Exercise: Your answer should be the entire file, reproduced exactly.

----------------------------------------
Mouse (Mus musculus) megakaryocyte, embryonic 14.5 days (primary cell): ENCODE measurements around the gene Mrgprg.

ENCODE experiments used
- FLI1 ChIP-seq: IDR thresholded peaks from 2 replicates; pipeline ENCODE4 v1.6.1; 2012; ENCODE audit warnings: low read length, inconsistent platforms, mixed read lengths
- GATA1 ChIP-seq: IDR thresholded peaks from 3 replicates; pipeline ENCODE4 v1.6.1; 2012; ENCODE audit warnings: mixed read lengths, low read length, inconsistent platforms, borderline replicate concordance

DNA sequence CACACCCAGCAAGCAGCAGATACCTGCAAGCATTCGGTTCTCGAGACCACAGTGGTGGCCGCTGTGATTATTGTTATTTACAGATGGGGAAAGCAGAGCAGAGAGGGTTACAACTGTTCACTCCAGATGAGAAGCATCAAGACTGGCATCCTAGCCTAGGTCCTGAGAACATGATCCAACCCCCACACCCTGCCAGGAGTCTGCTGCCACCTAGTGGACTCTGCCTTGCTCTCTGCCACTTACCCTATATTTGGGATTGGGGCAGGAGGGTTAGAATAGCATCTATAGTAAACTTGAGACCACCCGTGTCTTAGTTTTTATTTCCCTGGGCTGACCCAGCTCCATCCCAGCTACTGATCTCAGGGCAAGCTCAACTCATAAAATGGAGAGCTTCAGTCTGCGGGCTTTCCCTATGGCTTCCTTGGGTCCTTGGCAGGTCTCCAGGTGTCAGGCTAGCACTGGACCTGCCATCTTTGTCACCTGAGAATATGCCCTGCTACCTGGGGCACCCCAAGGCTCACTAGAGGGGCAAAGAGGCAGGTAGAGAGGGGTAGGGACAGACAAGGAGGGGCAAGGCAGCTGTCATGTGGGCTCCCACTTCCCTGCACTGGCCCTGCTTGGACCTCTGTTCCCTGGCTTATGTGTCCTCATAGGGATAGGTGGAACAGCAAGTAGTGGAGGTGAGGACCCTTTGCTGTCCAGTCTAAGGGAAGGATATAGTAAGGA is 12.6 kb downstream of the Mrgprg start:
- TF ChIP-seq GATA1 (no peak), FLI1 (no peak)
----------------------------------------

Mouse (Mus musculus) megakaryocyte, embryonic 14.5 days (primary cell): ENCODE measurements around the gene Mrgprg.

ENCODE experiments used
- FLI1 ChIP-seq: IDR thresholded peaks from 2 replicates; pipeline ENCODE4 v1.6.1; 2012; ENCODE audit warnings: low read length, inconsistent platforms, mixed read lengths
- GATA1 ChIP-seq: IDR thresholded peaks from 3 replicates; pipeline ENCODE4 v1.6.1; 2012; ENCODE audit warnings: mixed read lengths, low read length, inconsistent platforms, borderline replicate concordance

DNA sequence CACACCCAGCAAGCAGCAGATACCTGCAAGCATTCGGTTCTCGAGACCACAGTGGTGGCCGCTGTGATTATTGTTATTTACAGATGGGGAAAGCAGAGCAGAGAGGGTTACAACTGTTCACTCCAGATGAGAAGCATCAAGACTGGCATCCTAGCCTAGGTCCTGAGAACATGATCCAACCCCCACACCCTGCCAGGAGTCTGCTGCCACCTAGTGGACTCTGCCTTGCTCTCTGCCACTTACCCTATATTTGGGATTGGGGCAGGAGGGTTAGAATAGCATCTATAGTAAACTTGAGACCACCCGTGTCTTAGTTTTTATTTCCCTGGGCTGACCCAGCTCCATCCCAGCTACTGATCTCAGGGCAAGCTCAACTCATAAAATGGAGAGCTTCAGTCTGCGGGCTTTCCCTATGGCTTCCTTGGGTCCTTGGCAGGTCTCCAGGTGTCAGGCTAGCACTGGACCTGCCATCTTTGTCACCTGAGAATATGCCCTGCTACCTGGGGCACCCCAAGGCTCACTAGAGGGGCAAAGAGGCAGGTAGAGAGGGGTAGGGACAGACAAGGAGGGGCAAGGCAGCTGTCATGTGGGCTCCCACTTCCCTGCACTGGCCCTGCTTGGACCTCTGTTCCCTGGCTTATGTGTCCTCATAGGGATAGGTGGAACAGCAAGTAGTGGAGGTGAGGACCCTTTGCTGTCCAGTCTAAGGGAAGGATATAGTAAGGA is 12.6 kb downstream of the Mrgprg start:
- TF ChIP-seq GATA1 (no peak), FLI1 (no peak)